A BRIEF GEOGRAPHY OF GOODBYES
Everyone who knows grief as it settles onto chests,
humid as a jungle, thick as fog on a heath,
understands that goodbyes can be a gift. A brief
cushion to ease the long emptiness ahead.
As I write this, my friend’s husband is dying
in hospice care in New York. He surrendered
after waging a fierce battle with leukemia that,
for a merciful time, he seemed to be winning.
Each arc of loss beams wider than celestial skies
on clear summer nights. His young grandchildren
gather at a grassy hospital garden to say goodbye.
Siblings fly from far-flung homes to do the same.
My sister and I stood at our mother’s bedside
watching lights on monitors fade and fizzle out.
Without evidence of audibility, we still sang to her,
believing emigration is aided by a sound track.
In Gaza, bereaved households are less blessed.
A fine whine of rockets the only warning before
a family’s cardamom tea and künefe splatters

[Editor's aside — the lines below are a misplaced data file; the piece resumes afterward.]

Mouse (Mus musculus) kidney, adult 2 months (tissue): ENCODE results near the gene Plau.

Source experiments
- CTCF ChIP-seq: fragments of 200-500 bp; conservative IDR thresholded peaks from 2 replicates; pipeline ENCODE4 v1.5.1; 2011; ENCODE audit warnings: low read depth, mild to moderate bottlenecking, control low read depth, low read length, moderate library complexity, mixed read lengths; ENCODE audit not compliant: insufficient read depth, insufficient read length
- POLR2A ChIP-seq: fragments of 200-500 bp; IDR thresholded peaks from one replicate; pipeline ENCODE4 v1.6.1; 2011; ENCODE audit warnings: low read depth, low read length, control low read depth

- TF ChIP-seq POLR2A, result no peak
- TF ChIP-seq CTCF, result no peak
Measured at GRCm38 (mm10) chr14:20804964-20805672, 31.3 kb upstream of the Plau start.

like a Pollock canvas across living room walls.
In Delhi, breaths come to a close after failed searches
for oxygen – it seems there is no price that can be paid
for air though grieving loved ones would mortgage
their own lung capacities if currencies allowed.
In North Carolina, police kill a man as he tries
to drive away from death. His story forms a pattern
recurrent as an Escher etching. Each morning’s only
question – will this day mark memory’s final day.
COVID focused attention toward microscopic gestures –
the tensile strength of touch, the graceful creases
of a laugh line, the thrill of whispered thank yous.
Such gifts may allow us to survive our diminishments.
"A Brief Geography of Goodbyes" was published
in the New Verse News on May 21, 2021.